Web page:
Cathy Mason: Production Manager, Punk Rock Bowling Festival Director "I love that my team is mostly women. It's important to me. I didn't get a lot of help when I was new in the business. You were out for yourself. I almost quit after my time with Bad Religion, but you have to have tough skin."


Christina White: Mutiny PR, Public Relations for Punk Rock Bowling "In the 90's you had to work twice as hard, and you had to stay focused. There wasn't a place to develop relationships with women. Now, it's camaraderie and a sisterhood."


Julie Gonzalez: Cathy's Assistant "My first concert was the 2001 Warped Tour. It was awesome. I walked out of there with one shoe." 


Kate Truscott: Sponsorship Director, "I toured exclusively with dudes for a long time. When I started doing Warped with a band, I was the only woman in the crew. Once you get the job and you do the job well, you're part of the family, and that's it. My boss might make me cry, but he won't let anyone else make me cry." 


Danielle Dunning: Accommodations Director "I love Cathy's style: simple, to the point. If something needs to be said, say it." 


Shua Sieker-Byrd: Credentials Manager, "It's mind-boggling how much goes into producing something of this magnitude, even being a small part of it is awesome."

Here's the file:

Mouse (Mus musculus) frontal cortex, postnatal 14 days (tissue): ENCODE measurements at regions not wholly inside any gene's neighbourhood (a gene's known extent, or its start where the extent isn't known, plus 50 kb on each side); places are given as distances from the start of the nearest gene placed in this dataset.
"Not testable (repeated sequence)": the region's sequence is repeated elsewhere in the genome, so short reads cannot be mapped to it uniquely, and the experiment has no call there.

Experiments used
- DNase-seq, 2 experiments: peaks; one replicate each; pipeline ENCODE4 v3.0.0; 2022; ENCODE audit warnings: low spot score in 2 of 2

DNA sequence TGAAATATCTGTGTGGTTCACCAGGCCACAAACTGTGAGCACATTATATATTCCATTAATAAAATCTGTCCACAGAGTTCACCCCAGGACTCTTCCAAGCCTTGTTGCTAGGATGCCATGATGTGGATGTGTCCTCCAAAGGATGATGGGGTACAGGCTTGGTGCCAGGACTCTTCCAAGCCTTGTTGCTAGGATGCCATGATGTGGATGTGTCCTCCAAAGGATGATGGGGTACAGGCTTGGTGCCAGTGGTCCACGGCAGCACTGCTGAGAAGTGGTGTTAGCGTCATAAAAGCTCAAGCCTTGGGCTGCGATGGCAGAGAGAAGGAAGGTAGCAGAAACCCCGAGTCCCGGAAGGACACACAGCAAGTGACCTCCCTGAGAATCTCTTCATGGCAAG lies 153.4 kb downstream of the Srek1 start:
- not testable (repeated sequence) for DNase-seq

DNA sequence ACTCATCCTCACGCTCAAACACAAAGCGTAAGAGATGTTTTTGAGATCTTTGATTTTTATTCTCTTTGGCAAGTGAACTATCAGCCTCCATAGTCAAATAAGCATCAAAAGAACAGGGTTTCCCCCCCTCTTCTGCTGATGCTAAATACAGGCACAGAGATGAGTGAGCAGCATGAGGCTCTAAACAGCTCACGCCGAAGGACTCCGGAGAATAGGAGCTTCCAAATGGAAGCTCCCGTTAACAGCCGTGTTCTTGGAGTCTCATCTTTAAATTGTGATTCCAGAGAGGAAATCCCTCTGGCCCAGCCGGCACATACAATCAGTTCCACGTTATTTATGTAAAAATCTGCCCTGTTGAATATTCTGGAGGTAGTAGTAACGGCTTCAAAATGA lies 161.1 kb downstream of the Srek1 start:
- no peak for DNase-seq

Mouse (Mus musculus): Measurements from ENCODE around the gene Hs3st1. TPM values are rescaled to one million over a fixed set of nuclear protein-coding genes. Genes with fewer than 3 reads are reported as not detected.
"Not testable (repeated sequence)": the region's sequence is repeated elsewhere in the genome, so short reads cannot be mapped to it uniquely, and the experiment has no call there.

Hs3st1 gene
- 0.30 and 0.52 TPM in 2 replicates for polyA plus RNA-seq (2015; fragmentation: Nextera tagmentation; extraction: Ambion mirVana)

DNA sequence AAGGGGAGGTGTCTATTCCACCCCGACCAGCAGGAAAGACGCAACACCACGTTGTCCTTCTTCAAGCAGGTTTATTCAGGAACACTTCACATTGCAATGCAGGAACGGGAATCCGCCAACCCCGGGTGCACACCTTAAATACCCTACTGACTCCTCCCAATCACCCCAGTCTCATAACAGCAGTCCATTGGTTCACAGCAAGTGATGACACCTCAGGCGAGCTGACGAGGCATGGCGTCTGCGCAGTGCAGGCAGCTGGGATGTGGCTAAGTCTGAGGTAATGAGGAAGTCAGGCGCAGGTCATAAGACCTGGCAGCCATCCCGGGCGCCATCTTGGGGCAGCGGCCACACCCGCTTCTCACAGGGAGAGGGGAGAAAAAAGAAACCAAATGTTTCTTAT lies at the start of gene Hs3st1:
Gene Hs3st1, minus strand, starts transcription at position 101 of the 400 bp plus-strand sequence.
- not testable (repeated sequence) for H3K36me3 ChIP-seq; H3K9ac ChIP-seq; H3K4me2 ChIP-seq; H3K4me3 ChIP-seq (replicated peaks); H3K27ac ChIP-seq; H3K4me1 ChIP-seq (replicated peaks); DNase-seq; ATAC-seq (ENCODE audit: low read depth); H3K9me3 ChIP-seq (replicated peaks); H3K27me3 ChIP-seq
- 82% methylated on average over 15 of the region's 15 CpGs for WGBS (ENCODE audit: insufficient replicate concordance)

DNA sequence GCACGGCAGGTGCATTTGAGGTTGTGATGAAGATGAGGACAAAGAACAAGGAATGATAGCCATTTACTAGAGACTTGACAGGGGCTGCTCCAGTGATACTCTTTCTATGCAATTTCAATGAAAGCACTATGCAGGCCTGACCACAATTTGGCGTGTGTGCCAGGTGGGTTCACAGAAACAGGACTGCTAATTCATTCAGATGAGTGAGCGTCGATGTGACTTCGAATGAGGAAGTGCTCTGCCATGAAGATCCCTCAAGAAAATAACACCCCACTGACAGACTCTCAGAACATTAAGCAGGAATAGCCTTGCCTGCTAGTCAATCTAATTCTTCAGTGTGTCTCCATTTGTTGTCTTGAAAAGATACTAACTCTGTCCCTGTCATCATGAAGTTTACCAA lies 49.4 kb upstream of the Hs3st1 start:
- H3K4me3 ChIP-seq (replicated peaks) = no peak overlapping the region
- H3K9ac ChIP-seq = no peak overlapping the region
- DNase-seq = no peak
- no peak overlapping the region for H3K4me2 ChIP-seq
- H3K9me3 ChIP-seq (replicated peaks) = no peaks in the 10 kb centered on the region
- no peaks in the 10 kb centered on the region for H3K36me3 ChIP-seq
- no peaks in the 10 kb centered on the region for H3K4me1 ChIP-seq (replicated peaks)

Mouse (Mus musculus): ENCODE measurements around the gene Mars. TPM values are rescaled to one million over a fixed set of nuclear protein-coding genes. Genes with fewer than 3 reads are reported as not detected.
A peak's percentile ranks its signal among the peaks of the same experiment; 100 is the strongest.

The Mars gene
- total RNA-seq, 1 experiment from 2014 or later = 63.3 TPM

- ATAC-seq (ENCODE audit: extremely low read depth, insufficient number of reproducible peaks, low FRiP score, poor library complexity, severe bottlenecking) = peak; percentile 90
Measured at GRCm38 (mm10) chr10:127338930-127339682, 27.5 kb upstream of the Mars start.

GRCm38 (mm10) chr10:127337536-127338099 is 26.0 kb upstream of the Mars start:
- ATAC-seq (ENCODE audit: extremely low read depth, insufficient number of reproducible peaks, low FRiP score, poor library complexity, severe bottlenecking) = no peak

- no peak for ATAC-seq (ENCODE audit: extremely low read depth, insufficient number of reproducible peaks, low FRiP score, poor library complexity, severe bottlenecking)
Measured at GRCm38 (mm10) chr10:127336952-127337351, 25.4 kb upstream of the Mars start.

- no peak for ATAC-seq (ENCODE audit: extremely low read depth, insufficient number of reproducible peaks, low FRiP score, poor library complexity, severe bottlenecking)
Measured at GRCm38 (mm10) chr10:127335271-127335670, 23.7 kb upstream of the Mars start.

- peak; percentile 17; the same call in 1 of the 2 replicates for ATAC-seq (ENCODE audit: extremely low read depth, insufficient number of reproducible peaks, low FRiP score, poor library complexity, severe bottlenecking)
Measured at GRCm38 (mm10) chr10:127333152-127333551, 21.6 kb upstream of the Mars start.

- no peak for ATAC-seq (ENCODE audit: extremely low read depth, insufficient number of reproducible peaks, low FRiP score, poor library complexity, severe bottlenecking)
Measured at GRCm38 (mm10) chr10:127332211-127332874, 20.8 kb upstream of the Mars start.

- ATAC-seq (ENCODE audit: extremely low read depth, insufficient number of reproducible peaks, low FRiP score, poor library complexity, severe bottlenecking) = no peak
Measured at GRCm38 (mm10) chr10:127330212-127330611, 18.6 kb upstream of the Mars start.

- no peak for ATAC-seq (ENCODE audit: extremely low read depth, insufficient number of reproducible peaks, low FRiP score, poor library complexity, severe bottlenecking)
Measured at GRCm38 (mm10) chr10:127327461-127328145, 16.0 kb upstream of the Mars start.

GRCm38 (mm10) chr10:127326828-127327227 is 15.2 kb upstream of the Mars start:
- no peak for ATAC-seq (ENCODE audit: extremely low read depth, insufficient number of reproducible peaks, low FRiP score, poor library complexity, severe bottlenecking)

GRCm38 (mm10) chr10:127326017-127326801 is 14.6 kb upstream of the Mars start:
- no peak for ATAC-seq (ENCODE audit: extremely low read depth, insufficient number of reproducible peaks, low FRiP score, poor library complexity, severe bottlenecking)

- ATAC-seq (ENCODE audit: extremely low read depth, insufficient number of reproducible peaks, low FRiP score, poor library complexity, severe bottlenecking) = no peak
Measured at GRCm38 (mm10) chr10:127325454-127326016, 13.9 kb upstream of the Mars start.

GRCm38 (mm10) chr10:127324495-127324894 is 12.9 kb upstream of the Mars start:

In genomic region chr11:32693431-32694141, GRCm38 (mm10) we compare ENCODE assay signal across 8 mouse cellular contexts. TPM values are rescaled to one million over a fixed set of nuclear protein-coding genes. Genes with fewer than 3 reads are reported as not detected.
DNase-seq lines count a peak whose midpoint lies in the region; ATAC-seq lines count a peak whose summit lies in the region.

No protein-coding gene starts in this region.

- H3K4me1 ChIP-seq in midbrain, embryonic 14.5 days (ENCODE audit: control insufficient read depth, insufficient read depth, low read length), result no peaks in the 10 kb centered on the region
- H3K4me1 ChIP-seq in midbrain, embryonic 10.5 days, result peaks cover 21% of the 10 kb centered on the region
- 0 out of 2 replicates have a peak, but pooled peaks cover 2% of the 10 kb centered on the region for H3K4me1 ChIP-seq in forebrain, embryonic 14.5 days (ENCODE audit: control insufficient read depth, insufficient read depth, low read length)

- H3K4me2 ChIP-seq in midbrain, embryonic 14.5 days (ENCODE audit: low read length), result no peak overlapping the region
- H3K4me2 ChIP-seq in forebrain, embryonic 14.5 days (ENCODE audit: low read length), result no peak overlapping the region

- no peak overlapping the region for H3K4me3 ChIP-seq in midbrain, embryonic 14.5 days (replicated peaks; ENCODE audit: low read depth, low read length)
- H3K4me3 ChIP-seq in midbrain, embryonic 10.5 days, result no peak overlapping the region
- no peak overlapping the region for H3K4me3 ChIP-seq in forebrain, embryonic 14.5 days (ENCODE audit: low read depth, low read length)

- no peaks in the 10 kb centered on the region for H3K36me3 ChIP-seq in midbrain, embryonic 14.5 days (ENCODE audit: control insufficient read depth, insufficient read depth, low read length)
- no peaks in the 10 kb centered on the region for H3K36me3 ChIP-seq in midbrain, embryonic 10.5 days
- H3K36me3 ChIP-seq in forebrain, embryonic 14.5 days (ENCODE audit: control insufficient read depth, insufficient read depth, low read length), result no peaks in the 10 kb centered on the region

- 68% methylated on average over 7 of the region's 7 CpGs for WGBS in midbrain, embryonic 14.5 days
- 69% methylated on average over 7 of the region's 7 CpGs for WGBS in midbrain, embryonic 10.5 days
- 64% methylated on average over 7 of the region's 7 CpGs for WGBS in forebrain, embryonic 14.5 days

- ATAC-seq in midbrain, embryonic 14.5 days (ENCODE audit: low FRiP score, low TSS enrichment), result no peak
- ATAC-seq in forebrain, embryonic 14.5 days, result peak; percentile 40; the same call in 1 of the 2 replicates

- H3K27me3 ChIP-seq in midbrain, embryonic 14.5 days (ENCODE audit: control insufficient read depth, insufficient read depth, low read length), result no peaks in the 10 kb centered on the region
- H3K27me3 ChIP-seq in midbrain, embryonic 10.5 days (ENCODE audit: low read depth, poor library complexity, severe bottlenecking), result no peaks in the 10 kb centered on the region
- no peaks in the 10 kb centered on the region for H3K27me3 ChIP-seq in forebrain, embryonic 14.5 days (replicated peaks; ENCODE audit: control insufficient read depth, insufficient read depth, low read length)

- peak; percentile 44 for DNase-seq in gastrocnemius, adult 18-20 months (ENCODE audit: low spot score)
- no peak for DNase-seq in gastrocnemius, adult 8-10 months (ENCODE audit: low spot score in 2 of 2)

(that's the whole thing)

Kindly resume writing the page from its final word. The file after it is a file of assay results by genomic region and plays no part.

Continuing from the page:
Jessyca Estrada Site Foreperson "Whatever needed to be done, I said yes. I learned on the job. There's nothing I don't feel prepared for. Now I have my own company and focus on hiring women."


Jessica Pfaffenroth: Site Operations Crew "My sister worked in production. I started as an assistant, but she put me through the wringer."


Tammy Dunn: Owner of Sabre Security, "I grew up in Hawaii and learned to be tough and never fear anything. I approach everything as a challenge, never back down. Everything is an opportunity."


Sharon Meyers: Operations Manager for Sabre Security, "My career was launching space shuttles for NASA. I started as a file clerk; I took notes and asked questions. People started giving me chances.


Susan, Punk Rock Bowling Security Officer "I worked my way up, from Officer to Training Officer to Supervisor, now Manager. I had no experience. The Director didn't think I should be hired. But I proved myself. I asked a lot of questions, showed people what I could do."

bottom of page